It was a political earthquake felt across the world when on 23 July the UK voted by a narrow margin in favour of leaving the European Union. In the days immediately following the vote, politicians, journalists and stakeholders scrambled to make sense of its meaning and grab the narrative to their own ends.
As the markets took fright and Remain advocates responded with horror, the overwhelming view of the commentariat was that a watershed moment had occurred. British politics felt somehow altered, quite aside from the sudden political demise of David Cameron’s premiership.
While the consequences of Brexit will take weeks, months and years to play out, probably the most significant change was the creation of significant uncertainty.
The vote to leave the EU has potentially reopened vast swathes of ostensibly settled policy, with a massive impact on business operations and finance in particular.
While the very basis of UK economic life is theoretically now in question, in reality it can alter only gradually in a complex and consensual process, given the necessity of creating a sound basis for implementing Brexit.
Business strategy is at the centre of the changes taking place as the policy community reorients itself towards Brexit, with the Department for Business, Innovation and Skills undergoing a radical remodelling to create two new departments: the Department for Business, Energy and Industrial Strategy, and the Department for International Trade.
What’s more, the UK now has a specially-created Department for Exiting the European Union, devoted solely to the cause of negotiating the demanded departure. Under the direction that “Brexit means Brexit and we’re going to make a success of it”, this department will be eagerly seeking partners to demonstrate what can be achieved by Brexit Britain and ensure continued popular support.
Working assumptions and old institutions challenged. In particular, the Foreign and Commonwealth Office – home of the UK’s diplomatic community – faces major upheaval as it deals with the dual task of smoothing ruffled international feathers and responding to structural changes at home.
The Government’s efforts to turn the vote for Brexit into a charge towards greater trade development beyond the EU could spell a new focus on the community of English-speaking nations, with key ministers showing definite Transatlantic interests. Cultural similarities and shared heritage make the USA a natural candidate for closer cooperation, with Canada, Australia and New Zealand also in line to benefit.
The new trading aspirations of the departments born out of Brexit also present opportunities for small businesses with distinctive products ripe for export, which could benefit from Government support to expand their exporting horizons and provide UK trade success stories.
In the past, the Government has been keen to highlight the contributions of the UK’s creative industries overseas, and with the Brexit vote doing damage to the soft power agenda, the UK’s media could be well placed to benefit from efforts to emphasise that the UK remains open for business.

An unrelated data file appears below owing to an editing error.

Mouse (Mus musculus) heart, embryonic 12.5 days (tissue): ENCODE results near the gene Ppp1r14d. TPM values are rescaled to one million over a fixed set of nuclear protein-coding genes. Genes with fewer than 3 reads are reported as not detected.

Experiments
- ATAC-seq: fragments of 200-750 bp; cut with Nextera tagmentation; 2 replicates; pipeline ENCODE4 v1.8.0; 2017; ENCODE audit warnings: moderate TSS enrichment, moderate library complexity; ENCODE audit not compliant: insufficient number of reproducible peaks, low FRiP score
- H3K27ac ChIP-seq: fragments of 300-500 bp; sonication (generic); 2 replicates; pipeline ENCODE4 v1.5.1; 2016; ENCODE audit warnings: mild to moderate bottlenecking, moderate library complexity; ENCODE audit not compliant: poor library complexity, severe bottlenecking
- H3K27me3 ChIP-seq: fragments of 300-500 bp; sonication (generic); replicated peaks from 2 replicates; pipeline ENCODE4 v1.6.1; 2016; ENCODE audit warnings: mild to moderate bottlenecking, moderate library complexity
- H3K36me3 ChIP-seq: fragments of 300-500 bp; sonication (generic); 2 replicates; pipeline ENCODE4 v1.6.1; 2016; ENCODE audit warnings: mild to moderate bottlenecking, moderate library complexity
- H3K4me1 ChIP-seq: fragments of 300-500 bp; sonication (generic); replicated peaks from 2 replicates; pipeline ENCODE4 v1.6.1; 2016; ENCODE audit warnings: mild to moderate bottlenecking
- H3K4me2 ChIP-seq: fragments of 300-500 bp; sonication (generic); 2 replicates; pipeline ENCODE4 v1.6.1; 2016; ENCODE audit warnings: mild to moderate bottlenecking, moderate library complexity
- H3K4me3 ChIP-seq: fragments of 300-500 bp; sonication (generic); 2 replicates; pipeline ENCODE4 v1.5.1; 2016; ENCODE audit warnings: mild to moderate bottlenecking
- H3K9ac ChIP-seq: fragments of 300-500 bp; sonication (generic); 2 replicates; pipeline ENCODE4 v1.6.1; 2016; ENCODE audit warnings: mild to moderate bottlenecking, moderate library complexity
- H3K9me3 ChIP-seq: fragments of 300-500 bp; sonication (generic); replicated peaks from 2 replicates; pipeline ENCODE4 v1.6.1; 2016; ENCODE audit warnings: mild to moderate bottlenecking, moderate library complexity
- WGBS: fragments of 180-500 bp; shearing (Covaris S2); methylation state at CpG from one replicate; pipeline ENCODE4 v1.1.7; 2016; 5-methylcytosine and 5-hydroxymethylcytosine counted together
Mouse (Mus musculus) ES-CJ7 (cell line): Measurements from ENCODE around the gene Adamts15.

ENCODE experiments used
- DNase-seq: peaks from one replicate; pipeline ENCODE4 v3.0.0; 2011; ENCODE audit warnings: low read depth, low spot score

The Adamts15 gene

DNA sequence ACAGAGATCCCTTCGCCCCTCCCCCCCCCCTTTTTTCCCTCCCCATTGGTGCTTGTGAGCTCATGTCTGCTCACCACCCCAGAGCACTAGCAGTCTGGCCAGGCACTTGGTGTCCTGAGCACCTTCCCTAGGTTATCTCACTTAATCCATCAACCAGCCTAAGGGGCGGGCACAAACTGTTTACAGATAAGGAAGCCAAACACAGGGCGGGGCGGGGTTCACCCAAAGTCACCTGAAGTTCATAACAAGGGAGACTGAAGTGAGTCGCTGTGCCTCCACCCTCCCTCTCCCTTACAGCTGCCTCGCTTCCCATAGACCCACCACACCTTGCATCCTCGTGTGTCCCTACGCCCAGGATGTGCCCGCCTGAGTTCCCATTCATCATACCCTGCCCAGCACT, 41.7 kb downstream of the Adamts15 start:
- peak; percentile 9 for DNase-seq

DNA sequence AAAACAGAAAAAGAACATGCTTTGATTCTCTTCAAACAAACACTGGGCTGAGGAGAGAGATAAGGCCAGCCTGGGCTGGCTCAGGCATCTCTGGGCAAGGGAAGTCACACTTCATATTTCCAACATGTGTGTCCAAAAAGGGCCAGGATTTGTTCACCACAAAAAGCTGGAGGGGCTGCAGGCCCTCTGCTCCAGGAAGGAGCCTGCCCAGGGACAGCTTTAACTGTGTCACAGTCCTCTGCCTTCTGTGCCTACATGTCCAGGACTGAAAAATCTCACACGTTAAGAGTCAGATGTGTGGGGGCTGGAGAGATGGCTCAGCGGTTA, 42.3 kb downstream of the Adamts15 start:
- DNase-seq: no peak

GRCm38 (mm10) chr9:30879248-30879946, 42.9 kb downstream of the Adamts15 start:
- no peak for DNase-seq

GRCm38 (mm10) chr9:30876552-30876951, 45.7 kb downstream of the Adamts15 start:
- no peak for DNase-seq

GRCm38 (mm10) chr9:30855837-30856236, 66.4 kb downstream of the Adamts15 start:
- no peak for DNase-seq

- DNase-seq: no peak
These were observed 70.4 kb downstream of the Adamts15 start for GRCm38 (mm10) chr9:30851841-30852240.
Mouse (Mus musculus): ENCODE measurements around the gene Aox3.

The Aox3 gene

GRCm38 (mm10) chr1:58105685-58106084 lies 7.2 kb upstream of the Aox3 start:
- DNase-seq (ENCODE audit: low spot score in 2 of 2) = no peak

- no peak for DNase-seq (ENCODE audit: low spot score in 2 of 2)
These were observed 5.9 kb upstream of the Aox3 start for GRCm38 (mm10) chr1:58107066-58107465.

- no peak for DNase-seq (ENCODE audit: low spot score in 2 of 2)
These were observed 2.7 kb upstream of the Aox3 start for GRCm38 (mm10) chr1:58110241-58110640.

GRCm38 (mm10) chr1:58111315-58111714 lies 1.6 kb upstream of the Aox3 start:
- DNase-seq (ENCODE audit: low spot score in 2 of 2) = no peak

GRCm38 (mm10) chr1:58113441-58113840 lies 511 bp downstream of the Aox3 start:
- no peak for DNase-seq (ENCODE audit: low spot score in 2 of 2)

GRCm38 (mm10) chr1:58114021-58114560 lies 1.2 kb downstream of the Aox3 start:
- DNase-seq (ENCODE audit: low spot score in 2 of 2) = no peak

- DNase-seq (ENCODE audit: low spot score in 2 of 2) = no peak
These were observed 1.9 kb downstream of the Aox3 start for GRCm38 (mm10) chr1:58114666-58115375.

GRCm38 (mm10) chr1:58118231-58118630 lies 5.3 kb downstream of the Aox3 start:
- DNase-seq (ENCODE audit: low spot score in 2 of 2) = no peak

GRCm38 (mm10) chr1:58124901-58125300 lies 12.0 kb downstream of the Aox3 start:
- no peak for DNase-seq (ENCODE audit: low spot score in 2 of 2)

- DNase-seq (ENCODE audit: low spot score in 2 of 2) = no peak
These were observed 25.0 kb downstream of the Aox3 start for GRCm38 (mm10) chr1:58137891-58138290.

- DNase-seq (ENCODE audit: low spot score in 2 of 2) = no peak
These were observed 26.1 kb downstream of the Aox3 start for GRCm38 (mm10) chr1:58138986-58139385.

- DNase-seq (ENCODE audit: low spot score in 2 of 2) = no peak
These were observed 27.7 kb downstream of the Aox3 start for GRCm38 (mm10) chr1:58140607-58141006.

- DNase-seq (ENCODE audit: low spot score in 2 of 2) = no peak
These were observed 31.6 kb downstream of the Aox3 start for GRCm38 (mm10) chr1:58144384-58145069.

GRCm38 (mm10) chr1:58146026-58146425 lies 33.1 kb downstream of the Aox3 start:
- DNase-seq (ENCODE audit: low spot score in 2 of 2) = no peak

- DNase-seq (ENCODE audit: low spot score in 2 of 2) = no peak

The abolition of the Department of Energy and Climate Change, meanwhile, with its remit rolled into the new BEIS ministry, could well signal a reshaping of energy and resources policies in favour of further emphasis on the needs of business.
The role of the UK Civil Service will become ever more important, as it attempts to control the costs and complexities of undoing four decades of legal and economic enmeshment, likely through a large-scale process of transposing laws and regulations. This presents new opportunities for engagement and input, as groups working on each specific area of law search for chances to alter the rules to the competitive advantage of the UK.
Under the Conservatives, the Civil Service has been streamlined, and faces significant resource challenges in tackling the task of implementing Brexit. Thus, for both practical and ideological reasons, private sector expertise will be much in demand over the coming months and years.
After a period of relative quiet over the summer Recess period, expect a series of major speeches during the party conference season in September and October.
Newly-appointed Government ministers could use the conference season as an opportunity to reveal more about their approach to their portfolios, so we can expect particular attention focused on the new Brexit department, as well as the freshly-reformulated business and trade departments.
Prime Minister Theresa May will face intense scrutiny from those looking to establish her ultimate political instincts, with pressure growing for a resolution to the many questions raised by the shock referendum result.
She has already indicated that she does not intend to trigger Article 50 of the EU’s Lisbon Treaty this year, so those hoping for a quick and definitive answer will be disappointed.
But the tone of discussions with other European leaders will be watched carefully as the business community – and the wider waiting public – searches for clues about the path she will choose when the time eventually comes to initiate the exit process.
Read our analysis of the UK's second female Prime Minister Theresa May.
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As Senior Political Analyst at DeHavilland, Anna Haswell leads on financial services policy, as well as covering media issues. In her capacity as Content Marketer, she is also responsible for DeHavilland's briefings and analysis output, working across teams to ensure relevant messages reach current and prospective clients alike. She is a graduate of the University of Oxford and Goldsmiths, University of London.